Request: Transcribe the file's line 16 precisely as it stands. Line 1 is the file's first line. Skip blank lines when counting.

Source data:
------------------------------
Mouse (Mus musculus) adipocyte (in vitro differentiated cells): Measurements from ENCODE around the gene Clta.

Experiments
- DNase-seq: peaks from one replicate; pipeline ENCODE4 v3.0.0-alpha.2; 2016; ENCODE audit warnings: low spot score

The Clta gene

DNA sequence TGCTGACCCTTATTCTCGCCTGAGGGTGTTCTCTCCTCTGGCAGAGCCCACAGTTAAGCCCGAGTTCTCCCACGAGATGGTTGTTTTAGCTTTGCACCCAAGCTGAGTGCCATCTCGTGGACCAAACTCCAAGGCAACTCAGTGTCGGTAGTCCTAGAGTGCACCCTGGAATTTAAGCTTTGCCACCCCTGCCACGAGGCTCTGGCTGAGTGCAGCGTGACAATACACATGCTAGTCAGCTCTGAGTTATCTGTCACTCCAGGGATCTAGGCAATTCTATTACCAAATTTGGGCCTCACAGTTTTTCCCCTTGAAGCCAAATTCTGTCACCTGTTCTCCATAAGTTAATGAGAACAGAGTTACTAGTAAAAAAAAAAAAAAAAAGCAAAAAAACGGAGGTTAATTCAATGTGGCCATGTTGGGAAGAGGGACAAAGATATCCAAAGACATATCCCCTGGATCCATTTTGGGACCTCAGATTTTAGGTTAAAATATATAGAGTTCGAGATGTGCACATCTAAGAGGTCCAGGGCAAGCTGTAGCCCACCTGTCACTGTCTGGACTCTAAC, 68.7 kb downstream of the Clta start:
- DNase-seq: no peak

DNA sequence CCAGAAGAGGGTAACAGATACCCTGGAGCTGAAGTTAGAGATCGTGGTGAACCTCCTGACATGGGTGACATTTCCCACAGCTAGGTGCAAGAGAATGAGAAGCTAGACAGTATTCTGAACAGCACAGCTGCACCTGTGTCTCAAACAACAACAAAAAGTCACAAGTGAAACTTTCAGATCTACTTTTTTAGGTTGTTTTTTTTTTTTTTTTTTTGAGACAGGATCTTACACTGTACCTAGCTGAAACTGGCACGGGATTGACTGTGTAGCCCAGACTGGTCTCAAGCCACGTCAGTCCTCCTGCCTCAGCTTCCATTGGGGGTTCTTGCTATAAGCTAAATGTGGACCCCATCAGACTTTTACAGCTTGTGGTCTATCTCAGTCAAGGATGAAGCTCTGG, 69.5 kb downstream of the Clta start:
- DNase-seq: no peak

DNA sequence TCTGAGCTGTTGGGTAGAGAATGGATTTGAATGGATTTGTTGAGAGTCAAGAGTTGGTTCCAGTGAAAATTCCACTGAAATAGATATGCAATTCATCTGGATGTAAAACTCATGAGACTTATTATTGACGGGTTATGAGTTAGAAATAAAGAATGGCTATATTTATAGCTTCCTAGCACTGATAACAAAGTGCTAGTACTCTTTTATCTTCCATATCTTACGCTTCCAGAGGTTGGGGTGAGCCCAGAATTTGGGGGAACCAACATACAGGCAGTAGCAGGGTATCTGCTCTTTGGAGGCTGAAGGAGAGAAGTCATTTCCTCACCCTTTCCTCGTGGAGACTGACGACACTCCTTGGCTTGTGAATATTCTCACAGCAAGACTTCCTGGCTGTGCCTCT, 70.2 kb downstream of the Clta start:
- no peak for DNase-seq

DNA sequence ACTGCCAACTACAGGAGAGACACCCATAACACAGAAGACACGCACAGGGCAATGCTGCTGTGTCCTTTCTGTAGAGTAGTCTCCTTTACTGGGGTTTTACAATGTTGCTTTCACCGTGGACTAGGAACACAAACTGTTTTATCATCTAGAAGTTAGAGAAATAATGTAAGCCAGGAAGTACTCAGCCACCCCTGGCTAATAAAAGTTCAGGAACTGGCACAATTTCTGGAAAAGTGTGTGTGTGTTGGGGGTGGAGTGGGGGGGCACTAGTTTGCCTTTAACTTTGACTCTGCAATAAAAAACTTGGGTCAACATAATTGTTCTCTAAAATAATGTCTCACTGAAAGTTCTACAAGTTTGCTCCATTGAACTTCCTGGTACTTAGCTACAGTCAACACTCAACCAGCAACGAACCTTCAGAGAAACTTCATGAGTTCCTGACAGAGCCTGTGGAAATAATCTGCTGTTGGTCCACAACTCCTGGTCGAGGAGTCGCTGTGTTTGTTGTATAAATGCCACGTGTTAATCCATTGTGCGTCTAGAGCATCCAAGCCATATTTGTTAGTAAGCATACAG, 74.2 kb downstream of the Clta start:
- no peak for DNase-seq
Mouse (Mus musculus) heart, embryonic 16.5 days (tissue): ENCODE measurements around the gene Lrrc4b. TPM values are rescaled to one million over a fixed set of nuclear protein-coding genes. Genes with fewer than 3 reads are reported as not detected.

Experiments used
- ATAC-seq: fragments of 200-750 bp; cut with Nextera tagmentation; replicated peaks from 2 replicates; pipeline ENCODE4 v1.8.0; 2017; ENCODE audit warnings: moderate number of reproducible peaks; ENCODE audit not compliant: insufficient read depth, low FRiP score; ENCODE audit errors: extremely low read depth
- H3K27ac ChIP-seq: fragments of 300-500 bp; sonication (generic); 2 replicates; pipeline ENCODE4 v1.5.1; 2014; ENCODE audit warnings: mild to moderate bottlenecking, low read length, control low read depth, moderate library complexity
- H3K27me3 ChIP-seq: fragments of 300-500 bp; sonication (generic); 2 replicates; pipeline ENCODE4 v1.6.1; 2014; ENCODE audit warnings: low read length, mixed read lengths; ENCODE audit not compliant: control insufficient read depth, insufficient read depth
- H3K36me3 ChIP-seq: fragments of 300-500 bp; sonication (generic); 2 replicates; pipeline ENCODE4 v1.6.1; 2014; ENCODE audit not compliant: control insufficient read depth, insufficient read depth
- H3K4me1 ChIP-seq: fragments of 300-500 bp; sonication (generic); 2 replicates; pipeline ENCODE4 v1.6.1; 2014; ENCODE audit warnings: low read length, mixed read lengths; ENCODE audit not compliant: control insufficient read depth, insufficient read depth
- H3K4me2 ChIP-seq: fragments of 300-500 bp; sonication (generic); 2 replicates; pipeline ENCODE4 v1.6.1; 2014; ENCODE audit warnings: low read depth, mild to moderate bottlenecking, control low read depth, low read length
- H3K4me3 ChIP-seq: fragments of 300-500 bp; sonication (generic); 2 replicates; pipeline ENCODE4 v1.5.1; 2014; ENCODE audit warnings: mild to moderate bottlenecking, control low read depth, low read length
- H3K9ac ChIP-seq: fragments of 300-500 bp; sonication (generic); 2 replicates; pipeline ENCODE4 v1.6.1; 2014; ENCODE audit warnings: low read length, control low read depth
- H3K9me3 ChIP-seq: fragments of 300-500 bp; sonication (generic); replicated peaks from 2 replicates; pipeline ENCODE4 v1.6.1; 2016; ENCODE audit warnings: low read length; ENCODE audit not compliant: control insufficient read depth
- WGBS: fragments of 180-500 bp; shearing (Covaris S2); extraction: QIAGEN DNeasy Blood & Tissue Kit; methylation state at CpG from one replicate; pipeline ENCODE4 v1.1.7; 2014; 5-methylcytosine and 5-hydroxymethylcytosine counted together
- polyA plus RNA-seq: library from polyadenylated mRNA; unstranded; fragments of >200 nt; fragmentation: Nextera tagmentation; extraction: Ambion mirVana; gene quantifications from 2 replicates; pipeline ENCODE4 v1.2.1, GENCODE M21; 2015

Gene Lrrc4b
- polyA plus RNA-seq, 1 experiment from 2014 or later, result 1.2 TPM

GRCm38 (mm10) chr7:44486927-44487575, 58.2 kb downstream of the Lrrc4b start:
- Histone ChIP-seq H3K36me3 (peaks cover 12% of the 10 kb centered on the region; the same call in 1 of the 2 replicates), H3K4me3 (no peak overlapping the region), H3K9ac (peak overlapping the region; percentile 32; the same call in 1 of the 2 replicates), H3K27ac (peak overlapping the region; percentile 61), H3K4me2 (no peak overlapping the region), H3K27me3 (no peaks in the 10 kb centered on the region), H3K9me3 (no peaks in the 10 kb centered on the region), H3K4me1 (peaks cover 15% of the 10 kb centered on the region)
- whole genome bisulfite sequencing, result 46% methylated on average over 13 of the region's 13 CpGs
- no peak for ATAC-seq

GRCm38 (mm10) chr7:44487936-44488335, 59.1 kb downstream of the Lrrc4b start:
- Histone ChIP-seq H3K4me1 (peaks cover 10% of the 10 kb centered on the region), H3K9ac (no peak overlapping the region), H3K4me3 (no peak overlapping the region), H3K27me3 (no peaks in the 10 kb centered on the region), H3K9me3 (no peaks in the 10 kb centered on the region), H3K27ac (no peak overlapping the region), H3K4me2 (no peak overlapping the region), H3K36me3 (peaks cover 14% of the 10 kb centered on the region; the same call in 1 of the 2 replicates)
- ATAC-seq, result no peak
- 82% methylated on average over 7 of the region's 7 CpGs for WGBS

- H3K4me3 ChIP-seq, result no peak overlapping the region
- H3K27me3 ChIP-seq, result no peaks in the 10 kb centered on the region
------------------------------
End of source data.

- H3K27ac ChIP-seq: fragments of 300-500 bp; sonication (generic); 2 replicates; pipeline ENCODE4 v1.5.1; 2014; ENCODE audit warnings: mild to moderate bottlenecking, low read length, control low read depth, moderate library complexity